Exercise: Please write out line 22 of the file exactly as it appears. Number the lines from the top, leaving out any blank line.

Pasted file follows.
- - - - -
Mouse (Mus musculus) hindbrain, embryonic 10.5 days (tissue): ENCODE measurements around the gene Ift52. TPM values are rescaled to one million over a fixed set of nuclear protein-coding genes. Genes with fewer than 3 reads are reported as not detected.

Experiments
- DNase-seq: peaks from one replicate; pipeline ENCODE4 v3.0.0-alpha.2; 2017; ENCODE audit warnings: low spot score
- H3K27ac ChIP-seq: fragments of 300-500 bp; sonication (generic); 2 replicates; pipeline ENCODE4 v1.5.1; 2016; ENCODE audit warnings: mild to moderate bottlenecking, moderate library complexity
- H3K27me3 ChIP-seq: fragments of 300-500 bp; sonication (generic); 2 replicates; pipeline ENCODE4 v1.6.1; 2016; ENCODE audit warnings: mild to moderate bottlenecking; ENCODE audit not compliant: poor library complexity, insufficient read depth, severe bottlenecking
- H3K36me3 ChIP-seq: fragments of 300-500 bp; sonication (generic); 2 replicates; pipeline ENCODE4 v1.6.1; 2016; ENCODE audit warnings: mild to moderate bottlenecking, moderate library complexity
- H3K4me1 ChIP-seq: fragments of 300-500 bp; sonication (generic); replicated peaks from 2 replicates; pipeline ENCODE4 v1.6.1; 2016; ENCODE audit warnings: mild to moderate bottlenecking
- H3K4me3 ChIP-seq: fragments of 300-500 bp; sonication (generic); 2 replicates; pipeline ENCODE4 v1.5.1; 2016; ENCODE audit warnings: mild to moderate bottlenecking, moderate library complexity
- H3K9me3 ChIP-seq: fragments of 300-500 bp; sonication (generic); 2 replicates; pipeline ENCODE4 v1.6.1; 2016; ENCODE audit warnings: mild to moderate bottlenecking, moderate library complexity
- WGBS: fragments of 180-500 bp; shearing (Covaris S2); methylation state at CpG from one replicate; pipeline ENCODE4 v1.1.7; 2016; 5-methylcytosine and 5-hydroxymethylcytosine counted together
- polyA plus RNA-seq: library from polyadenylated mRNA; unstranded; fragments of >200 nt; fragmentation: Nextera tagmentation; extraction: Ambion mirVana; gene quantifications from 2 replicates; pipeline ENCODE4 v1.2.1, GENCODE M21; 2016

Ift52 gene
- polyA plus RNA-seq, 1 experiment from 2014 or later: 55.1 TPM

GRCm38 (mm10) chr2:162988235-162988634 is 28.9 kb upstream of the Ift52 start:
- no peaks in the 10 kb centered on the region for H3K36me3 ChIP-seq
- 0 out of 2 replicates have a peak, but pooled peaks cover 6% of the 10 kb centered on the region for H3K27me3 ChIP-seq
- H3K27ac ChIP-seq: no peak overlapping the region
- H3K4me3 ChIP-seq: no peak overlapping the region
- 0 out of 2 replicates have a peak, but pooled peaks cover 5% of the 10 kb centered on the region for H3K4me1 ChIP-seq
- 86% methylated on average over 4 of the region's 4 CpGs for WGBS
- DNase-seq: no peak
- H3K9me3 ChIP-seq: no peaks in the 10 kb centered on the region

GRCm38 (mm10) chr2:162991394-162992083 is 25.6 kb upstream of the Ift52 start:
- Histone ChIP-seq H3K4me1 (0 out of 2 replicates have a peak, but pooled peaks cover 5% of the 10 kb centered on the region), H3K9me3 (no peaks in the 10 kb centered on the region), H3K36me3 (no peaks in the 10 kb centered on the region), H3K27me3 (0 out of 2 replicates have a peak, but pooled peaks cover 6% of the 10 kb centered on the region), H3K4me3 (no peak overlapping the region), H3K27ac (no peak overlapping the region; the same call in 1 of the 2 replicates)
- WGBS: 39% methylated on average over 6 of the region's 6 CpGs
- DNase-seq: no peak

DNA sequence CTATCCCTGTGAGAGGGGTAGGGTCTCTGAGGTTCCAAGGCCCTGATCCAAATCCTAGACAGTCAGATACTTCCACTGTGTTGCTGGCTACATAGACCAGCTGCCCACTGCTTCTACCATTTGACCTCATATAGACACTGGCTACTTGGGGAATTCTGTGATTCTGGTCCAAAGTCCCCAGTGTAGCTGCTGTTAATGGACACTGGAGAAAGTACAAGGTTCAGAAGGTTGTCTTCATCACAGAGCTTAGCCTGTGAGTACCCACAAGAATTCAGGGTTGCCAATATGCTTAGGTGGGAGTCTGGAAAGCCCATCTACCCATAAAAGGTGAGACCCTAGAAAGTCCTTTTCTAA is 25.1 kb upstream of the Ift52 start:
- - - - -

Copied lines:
- H3K9me3 ChIP-seq: no peaks in the 10 kb centered on the region